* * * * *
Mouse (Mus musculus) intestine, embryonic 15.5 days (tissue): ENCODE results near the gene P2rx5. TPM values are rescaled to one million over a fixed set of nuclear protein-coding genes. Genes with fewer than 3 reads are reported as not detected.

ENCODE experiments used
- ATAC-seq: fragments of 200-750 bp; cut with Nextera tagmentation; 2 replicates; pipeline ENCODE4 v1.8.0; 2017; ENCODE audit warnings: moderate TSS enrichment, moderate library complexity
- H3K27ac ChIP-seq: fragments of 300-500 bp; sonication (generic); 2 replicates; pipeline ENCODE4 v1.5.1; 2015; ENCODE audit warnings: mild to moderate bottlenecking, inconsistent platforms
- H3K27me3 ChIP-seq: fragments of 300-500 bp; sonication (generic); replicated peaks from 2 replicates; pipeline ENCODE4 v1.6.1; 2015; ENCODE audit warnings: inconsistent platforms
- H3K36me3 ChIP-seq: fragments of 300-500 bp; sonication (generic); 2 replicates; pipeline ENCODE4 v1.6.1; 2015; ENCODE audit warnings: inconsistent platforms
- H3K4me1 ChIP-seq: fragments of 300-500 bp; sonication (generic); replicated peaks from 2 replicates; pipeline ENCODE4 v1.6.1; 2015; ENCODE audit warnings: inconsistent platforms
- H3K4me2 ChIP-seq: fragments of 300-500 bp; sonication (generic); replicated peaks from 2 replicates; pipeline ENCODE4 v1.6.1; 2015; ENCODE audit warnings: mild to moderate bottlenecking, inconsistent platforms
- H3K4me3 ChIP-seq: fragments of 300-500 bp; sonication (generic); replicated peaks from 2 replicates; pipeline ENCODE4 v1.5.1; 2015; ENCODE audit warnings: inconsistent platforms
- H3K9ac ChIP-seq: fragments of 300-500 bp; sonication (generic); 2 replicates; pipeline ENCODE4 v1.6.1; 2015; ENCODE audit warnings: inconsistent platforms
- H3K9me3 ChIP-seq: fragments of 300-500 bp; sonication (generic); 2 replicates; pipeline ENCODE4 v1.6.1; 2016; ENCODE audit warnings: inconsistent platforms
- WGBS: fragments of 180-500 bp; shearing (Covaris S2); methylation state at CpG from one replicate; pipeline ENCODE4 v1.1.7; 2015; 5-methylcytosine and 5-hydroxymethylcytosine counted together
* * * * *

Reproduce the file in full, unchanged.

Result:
Mouse (Mus musculus) intestine, embryonic 15.5 days (tissue): ENCODE results near the gene P2rx5. TPM values are rescaled to one million over a fixed set of nuclear protein-coding genes. Genes with fewer than 3 reads are reported as not detected.

ENCODE experiments used
- ATAC-seq: fragments of 200-750 bp; cut with Nextera tagmentation; 2 replicates; pipeline ENCODE4 v1.8.0; 2017; ENCODE audit warnings: moderate TSS enrichment, moderate library complexity
- H3K27ac ChIP-seq: fragments of 300-500 bp; sonication (generic); 2 replicates; pipeline ENCODE4 v1.5.1; 2015; ENCODE audit warnings: mild to moderate bottlenecking, inconsistent platforms
- H3K27me3 ChIP-seq: fragments of 300-500 bp; sonication (generic); replicated peaks from 2 replicates; pipeline ENCODE4 v1.6.1; 2015; ENCODE audit warnings: inconsistent platforms
- H3K36me3 ChIP-seq: fragments of 300-500 bp; sonication (generic); 2 replicates; pipeline ENCODE4 v1.6.1; 2015; ENCODE audit warnings: inconsistent platforms
- H3K4me1 ChIP-seq: fragments of 300-500 bp; sonication (generic); replicated peaks from 2 replicates; pipeline ENCODE4 v1.6.1; 2015; ENCODE audit warnings: inconsistent platforms
- H3K4me2 ChIP-seq: fragments of 300-500 bp; sonication (generic); replicated peaks from 2 replicates; pipeline ENCODE4 v1.6.1; 2015; ENCODE audit warnings: mild to moderate bottlenecking, inconsistent platforms
- H3K4me3 ChIP-seq: fragments of 300-500 bp; sonication (generic); replicated peaks from 2 replicates; pipeline ENCODE4 v1.5.1; 2015; ENCODE audit warnings: inconsistent platforms
- H3K9ac ChIP-seq: fragments of 300-500 bp; sonication (generic); 2 replicates; pipeline ENCODE4 v1.6.1; 2015; ENCODE audit warnings: inconsistent platforms
- H3K9me3 ChIP-seq: fragments of 300-500 bp; sonication (generic); 2 replicates; pipeline ENCODE4 v1.6.1; 2016; ENCODE audit warnings: inconsistent platforms
- WGBS: fragments of 180-500 bp; shearing (Covaris S2); methylation state at CpG from one replicate; pipeline ENCODE4 v1.1.7; 2015; 5-methylcytosine and 5-hydroxymethylcytosine counted together